Friday, October 25, 2019

Climate Change: Another history lesson

Yesterday the government introduced the Climate Change Response (Emissions Trading Reform) Amendment Bill, which (among other things) would change the rules around the phasedown of free industrial allocations. While it increases the phaseout rate - so it will now take 40 or 30 years for pollution subsidies to be eliminated - it also resets the baseline from which they are phased out to 2020, destroying the last 8 years of progress (and in fact it looks like the government will have to pay polluters the additional credits they didn't get under the old scheme). Perhaps for this reason the Minister was hardly effusive in his praise, merely saying that it phases down allocation "in a measured and predictable way". Its a slight improvement over National's free allocations, but only a slight one. And compared to the cuts we need to make, the lack of ambition is glaring. But its even worse if you have a memory longer than a goldfish.

Because the ETS didn't start with National in 2009. It was originally passed in the dying days of the Labour - NZ First government in 2008. The original version also included free allocation for "trade exposed" (whiny) industrial polluters. That allocation was not 90% of current pollution, but 90% of 2005 pollution. And it phased out not in 40 years, but in 22 - ten years of 90%, then a linear phase out over 12 years to 2030.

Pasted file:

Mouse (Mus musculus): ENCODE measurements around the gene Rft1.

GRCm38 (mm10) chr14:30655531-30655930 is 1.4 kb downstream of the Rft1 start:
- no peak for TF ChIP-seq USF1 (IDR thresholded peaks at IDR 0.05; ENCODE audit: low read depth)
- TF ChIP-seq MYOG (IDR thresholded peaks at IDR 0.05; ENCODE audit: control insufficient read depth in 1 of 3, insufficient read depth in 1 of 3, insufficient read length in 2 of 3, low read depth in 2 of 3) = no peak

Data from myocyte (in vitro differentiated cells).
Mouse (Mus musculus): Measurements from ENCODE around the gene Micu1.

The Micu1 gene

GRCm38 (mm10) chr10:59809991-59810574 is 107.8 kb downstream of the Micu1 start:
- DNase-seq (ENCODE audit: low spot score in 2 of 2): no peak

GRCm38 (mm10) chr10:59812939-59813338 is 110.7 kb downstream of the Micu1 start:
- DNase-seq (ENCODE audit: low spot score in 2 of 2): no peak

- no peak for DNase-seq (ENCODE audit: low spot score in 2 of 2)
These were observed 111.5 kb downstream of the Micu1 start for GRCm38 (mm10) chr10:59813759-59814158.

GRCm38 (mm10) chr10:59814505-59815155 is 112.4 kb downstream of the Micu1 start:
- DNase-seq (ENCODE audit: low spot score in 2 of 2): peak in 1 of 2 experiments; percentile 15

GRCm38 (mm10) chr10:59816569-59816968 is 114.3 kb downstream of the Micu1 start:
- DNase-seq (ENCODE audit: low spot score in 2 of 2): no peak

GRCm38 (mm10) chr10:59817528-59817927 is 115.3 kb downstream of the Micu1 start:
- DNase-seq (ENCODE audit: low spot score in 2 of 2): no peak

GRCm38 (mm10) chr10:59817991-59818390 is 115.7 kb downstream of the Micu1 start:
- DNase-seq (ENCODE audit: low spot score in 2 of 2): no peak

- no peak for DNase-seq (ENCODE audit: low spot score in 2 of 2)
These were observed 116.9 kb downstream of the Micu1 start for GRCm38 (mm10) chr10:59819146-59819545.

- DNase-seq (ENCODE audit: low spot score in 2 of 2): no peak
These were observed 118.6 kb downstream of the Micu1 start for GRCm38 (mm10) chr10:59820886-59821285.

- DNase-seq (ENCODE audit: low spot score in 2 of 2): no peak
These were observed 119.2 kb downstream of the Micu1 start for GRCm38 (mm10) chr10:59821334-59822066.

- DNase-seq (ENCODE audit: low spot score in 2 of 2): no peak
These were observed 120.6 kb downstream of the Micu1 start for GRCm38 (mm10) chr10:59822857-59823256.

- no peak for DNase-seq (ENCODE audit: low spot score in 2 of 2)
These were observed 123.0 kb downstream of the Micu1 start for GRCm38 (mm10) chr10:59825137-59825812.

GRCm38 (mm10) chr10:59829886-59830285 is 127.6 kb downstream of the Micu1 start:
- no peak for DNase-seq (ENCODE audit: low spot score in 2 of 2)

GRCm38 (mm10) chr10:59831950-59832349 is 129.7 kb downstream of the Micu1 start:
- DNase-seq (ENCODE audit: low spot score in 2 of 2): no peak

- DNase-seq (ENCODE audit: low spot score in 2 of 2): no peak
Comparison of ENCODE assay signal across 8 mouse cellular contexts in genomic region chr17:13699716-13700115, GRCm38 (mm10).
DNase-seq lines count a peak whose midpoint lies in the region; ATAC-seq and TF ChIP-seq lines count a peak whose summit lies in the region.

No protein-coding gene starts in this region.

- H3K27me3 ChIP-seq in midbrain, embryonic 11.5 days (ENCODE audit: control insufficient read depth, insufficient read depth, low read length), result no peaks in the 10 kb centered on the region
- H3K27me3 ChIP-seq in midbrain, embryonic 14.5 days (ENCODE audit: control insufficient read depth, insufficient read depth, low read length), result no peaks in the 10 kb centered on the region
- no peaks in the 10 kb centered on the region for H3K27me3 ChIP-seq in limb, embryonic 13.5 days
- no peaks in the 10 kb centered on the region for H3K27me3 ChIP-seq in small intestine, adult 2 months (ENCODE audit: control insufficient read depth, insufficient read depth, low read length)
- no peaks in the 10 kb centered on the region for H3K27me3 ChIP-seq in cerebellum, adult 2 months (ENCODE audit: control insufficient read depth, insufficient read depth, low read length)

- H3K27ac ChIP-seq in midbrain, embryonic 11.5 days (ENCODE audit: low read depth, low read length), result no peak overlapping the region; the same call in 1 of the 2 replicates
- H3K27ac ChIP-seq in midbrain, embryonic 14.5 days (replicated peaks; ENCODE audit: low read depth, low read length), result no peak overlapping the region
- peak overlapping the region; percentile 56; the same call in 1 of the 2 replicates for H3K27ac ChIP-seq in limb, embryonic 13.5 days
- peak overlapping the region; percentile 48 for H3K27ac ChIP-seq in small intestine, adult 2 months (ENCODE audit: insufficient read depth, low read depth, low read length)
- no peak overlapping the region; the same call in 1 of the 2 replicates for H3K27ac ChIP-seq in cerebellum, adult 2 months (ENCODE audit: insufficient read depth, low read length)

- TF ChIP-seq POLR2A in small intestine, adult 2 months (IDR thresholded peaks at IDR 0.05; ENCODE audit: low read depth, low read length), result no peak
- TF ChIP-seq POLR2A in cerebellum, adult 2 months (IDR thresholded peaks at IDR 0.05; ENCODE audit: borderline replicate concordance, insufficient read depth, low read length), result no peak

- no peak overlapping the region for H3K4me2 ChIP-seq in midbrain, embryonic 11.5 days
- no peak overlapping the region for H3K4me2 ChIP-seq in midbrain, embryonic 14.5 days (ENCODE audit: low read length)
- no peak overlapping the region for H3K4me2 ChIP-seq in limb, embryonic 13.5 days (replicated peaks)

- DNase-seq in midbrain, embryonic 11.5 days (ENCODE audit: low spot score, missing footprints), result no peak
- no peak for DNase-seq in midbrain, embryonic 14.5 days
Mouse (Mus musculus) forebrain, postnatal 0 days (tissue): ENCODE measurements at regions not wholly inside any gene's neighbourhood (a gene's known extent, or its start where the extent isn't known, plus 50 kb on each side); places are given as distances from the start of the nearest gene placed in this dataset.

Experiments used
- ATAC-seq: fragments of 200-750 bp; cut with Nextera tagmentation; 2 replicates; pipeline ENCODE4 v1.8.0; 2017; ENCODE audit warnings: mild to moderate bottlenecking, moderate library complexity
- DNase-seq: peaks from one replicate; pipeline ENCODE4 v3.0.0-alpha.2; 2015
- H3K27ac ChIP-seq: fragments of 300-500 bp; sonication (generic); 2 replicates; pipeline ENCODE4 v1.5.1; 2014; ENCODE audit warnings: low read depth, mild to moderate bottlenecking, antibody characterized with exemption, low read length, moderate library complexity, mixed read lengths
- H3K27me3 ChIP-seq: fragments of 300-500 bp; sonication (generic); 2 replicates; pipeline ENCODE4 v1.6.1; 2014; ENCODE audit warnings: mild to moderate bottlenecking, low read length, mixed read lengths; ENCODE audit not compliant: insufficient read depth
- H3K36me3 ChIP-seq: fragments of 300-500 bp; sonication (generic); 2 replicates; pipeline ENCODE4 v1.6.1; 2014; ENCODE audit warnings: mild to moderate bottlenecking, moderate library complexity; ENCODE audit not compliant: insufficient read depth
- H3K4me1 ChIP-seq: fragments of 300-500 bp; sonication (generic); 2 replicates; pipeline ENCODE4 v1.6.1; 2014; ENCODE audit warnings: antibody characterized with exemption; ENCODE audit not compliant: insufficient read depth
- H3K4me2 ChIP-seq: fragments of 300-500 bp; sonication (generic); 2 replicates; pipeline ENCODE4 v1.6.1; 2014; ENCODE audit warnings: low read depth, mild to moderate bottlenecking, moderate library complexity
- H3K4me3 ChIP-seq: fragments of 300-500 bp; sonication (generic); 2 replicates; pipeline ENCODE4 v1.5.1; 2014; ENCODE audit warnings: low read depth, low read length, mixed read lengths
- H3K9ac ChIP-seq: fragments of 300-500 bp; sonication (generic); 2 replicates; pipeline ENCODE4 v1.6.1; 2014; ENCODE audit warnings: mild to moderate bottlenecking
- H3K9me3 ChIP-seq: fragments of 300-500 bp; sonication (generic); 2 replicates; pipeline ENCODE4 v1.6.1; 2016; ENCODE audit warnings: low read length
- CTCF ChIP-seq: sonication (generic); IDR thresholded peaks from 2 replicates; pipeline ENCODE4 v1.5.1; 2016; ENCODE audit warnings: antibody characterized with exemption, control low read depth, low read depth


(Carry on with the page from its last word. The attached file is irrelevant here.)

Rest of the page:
The kicker: Green co-leader Jeanette Fitzsimons thought that phase-out was too slow:

The Greens have always assessed this bill against the two criteria of effectiveness and fairness. Both effectiveness and fairness were further compromised by the Prime Minister’s announcement in May that phase-out of free allocations would be delayed for a further 5 years, and the entry of transport by 2 years.

She also called the exemption of agriculture until 2013 and its allocation of free credits afterwards - like industrial allocations, phased out by 2030 - "a huge subsidy". I wonder what she thinks of James Shaw's sellout yesterday?

But one thing is clear looking at this history: as the urgency of the crisis has increased, the ambition of our politicians has gone the other way. Rather than rising to the challenge, they have simply given up, treated it as something to be negotiated and compromised with. But you cannot compromise with physics, and if allowed to continue, their lack of ambition will doom us all.